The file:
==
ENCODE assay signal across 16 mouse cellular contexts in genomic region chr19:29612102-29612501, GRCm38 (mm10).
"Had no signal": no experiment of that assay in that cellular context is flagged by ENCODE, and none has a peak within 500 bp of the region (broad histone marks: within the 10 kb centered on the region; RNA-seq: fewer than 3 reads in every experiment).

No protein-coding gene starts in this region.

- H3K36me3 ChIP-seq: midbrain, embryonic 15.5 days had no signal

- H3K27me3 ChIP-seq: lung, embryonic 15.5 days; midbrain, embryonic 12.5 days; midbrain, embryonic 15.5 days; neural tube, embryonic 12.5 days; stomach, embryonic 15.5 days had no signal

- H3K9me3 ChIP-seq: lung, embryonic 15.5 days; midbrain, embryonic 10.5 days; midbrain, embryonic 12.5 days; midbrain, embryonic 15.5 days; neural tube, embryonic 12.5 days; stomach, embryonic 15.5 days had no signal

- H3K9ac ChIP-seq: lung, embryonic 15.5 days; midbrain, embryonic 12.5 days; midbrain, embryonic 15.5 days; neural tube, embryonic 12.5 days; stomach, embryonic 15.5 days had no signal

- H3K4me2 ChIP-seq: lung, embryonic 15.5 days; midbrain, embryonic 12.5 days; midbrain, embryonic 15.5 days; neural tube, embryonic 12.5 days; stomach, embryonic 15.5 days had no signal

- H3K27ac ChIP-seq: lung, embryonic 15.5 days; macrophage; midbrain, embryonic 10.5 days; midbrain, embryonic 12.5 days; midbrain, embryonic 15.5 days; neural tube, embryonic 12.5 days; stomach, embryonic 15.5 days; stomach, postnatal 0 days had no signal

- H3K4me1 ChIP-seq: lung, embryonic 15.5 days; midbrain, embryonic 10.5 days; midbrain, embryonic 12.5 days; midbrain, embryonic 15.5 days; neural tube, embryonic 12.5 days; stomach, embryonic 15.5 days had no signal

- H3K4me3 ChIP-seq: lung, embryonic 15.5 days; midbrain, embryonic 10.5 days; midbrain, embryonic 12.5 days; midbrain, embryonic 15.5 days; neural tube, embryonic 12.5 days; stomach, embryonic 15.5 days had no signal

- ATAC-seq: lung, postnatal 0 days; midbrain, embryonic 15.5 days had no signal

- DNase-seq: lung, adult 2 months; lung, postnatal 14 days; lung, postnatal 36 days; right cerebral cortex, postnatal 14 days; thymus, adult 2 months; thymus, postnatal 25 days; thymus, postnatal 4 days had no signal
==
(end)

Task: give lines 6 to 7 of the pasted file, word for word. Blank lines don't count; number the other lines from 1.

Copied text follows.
- H3K9me3 ChIP-seq: lung, embryonic 15.5 days; midbrain, embryonic 10.5 days; midbrain, embryonic 12.5 days; midbrain, embryonic 15.5 days; neural tube, embryonic 12.5 days; stomach, embryonic 15.5 days had no signal

- H3K9ac ChIP-seq: lung, embryonic 15.5 days; midbrain, embryonic 12.5 days; midbrain, embryonic 15.5 days; neural tube, embryonic 12.5 days; stomach, embryonic 15.5 days had no signal